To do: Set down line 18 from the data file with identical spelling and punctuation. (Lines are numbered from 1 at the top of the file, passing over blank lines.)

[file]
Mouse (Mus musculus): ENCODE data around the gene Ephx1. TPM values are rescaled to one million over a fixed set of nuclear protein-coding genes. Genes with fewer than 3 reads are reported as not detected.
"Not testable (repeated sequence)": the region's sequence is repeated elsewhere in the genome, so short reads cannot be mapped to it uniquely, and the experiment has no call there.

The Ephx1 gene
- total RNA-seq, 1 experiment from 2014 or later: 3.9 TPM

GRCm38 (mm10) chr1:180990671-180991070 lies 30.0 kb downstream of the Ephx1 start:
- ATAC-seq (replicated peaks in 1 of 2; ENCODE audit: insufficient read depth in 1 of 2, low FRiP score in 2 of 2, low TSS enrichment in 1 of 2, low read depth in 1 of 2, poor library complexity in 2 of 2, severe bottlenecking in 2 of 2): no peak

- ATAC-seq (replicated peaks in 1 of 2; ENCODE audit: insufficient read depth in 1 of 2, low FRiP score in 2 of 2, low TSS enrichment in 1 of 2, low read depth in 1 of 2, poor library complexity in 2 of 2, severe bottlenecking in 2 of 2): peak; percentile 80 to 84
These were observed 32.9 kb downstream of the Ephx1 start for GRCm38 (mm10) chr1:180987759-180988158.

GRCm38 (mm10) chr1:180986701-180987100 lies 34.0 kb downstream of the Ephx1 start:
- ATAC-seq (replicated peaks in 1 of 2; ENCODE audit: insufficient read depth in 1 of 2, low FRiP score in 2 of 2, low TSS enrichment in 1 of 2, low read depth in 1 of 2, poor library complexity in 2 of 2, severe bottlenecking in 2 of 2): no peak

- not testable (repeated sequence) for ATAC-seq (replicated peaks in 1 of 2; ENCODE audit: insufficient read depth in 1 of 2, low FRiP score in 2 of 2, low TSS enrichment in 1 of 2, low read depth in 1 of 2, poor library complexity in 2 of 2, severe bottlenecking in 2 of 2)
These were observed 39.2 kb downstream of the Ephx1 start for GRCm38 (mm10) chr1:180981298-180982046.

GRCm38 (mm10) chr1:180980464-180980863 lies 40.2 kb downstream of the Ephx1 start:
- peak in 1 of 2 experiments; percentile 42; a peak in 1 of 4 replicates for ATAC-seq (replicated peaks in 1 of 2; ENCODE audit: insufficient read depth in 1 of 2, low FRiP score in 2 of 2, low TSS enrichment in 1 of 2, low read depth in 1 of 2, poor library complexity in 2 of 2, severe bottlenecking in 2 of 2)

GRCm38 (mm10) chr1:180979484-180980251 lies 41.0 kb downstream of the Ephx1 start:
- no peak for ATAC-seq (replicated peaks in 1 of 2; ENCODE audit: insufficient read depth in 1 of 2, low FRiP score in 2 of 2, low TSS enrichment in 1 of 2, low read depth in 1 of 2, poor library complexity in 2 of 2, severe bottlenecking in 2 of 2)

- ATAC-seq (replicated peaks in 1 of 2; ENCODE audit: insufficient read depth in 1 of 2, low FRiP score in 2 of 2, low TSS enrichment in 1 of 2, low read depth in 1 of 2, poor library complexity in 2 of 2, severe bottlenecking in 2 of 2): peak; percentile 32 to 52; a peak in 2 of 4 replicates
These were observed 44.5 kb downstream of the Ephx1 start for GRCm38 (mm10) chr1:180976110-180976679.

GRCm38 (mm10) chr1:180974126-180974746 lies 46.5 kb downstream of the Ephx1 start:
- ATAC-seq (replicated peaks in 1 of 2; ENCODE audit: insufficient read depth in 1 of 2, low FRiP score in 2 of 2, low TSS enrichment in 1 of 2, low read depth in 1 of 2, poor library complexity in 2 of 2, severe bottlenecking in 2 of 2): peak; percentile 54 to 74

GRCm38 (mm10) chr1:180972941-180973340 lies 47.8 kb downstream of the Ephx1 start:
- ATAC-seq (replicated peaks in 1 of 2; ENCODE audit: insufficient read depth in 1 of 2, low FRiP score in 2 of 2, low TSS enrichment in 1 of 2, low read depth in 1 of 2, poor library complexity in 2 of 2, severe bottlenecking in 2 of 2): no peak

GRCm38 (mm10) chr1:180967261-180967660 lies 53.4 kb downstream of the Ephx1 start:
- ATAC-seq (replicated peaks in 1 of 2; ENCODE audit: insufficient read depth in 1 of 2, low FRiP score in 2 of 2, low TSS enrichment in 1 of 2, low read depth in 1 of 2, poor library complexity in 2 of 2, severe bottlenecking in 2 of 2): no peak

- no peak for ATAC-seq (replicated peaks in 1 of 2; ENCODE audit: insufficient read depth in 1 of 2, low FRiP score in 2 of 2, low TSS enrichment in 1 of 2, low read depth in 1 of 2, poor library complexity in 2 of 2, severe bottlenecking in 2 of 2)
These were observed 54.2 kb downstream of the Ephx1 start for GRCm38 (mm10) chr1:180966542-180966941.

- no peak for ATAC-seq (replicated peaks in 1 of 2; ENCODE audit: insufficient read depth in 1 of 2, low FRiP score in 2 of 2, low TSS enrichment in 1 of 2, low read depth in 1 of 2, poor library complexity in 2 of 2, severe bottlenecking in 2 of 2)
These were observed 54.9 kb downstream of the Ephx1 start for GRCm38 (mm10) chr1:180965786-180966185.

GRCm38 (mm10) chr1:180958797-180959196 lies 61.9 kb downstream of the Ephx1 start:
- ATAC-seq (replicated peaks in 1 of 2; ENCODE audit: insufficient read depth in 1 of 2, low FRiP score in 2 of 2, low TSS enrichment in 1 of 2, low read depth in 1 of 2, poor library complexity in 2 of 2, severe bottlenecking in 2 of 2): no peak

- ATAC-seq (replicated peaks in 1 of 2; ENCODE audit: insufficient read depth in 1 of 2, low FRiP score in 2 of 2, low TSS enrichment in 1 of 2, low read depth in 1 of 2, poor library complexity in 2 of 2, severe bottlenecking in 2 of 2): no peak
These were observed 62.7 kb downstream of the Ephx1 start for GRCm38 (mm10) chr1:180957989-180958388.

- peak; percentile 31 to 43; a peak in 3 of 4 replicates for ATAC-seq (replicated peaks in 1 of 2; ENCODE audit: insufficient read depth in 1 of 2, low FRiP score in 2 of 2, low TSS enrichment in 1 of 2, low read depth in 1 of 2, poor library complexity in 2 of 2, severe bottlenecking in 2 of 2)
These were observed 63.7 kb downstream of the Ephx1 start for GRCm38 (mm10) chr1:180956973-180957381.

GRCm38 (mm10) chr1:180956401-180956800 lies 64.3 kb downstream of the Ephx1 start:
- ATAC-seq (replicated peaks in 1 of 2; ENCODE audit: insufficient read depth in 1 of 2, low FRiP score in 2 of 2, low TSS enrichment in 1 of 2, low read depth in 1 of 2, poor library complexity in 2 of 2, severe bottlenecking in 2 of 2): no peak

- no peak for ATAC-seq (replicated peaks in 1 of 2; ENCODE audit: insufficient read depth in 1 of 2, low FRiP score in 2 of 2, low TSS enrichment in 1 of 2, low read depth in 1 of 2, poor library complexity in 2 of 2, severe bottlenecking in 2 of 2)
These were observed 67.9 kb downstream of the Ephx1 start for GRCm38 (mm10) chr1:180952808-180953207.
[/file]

These were observed 44.5 kb downstream of the Ephx1 start for GRCm38 (mm10) chr1:180976110-180976679.